Why can't we decide?

04 Jul 2019  John  2 mins read.

Why can’t we decide?

I’ve asked myself this question at least a million times. We’ve been asked to reach a decision. We’ve discussed it. We’ve evaluated the proposals. We’ve taken a vote - with no clear consensus on what to do.

We discuss it some more. We investigate a few more options. We vote again - and still there’s no clear consenses on what to do.

This cycle can seem to repeat endlessly, and in many cases the more you cycle through the steps the further you seem to get from a decision.

It’s enough to make you scream.

Is there a solution to this problem? Are there methodologies and techniques that can help us avoid decision deadlocks?

I think there are, and I’d like to share them.

Often times decision deadlock begins at the beginning. When you bring a group together to make a decision you “get off on the wrong foot” which takes you down the path that leads to the dead end.

You can avoid this. It takes effort and discipline which you might feel are unwarranted, but if the decision is an important one then “it’s better to be safe than sorry”.

At the outset of every group decision you must think about the group.

Every member of the group has a different understanding of the situation. Every member has a different perspective and a different set of priorities.

If you don’t acknowledge and deal with these differences in perspectives and priorities from the outset, then those differences are more likely to grow and to harden as deliberations go forward.

Begin by ensuring that everyone has a shared understanding of why it is that they’re being asked to reach a decision.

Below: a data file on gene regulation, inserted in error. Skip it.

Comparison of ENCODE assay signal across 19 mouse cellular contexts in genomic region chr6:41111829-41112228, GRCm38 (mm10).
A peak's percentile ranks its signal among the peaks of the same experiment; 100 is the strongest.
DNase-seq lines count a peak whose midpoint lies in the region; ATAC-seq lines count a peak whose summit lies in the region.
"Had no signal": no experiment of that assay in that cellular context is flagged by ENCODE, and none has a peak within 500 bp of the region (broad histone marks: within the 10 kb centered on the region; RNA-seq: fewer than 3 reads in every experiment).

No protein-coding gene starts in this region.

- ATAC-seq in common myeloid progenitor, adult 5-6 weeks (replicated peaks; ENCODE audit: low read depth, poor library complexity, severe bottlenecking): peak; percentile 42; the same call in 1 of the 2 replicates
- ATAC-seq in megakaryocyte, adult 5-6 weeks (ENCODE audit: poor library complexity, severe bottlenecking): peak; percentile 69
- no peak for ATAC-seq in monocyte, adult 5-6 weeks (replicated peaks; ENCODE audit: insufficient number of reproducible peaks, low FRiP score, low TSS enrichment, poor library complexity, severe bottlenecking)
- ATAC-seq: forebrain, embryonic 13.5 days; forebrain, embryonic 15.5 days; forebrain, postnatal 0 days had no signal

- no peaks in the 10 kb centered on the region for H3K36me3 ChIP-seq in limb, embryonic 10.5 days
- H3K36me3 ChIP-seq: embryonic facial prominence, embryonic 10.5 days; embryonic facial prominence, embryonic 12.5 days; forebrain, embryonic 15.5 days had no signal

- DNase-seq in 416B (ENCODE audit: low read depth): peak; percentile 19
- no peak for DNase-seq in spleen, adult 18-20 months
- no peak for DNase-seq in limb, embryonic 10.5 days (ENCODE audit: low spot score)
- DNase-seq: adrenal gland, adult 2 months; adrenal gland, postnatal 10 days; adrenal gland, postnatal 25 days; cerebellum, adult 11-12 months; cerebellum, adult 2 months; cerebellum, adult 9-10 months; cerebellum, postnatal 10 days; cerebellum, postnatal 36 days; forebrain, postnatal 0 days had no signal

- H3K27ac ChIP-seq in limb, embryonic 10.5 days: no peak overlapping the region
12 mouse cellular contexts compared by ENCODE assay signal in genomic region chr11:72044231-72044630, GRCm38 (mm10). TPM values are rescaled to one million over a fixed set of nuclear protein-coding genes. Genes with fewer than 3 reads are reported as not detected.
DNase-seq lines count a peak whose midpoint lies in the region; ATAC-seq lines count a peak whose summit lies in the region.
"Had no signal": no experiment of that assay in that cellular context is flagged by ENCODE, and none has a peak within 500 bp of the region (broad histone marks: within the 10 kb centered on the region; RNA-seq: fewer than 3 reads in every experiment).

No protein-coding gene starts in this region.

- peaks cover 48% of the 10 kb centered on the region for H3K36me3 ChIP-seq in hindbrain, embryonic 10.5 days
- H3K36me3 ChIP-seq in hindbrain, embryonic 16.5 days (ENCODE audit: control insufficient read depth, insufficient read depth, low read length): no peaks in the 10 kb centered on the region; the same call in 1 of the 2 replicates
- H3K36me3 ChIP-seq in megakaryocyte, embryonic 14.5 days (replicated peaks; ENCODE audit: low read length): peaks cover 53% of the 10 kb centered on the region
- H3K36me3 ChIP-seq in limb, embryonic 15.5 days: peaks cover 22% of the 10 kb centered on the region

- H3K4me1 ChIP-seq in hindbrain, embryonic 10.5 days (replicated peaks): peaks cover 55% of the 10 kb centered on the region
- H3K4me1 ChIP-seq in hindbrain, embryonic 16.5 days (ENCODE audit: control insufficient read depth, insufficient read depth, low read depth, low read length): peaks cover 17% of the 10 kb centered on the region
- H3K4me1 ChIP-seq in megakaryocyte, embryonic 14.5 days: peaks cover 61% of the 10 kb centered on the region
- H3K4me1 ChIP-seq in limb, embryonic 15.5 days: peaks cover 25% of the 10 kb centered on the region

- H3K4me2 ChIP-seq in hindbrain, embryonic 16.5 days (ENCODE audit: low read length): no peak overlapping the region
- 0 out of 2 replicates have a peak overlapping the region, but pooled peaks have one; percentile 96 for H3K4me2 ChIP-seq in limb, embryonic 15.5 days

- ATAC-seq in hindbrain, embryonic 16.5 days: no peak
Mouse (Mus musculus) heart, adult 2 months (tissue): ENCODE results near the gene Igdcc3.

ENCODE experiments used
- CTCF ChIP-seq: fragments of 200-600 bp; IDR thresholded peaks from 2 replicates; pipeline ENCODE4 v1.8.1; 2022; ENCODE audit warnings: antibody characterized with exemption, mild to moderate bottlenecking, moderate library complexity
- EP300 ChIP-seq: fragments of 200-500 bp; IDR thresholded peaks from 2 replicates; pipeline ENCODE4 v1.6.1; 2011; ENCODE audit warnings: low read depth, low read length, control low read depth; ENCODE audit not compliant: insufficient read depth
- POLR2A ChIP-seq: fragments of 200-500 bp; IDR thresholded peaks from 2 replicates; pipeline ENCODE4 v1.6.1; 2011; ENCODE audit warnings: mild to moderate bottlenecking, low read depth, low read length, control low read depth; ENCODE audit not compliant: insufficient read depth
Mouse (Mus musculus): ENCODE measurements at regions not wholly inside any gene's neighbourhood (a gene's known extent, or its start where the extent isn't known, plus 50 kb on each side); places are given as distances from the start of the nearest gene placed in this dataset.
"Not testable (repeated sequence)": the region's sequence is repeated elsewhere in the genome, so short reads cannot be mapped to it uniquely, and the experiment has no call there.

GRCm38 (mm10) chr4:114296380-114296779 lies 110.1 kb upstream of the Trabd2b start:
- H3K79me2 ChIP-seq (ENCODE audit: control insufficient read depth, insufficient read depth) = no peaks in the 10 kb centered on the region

Here’s a tip: Understanding is reached by encouraging questions.

You could jump right in and say something like: “Our competitor just lowered their price, and we need to figure out what to do about it” but I’d suggest the following instead: “Our competitor just lowered their price. What do we need to know in order to make a decision about how to respond?”

By asking the question “What do we need to know?” we’re giving the group the right assignment. They can’t figure out what to do without information, so get them immediately focused on what that information is.

Questions are a great way to get people to think rather than react.

The first question should always be “Why do we need to make a decision?” and you’re going to have to provide at least a partial answer to that question to get the group going.

The next question is usually “What do we need to know before we can decide?” and the group must supply those answers. By doing so the members of the group will begin to develop a shared understanding of what folks know, what folks don’t know, and what folks consider to be important.

I find it helpful to encourage folks to state what they need as Questions: “What questions do we need to ask before we can decide?” This may seem a bit contrived, but keeps folks thinking about Questions rather than jumping to thinking about answers.

John Reynolds
John Reynolds

John is the creator of Trules.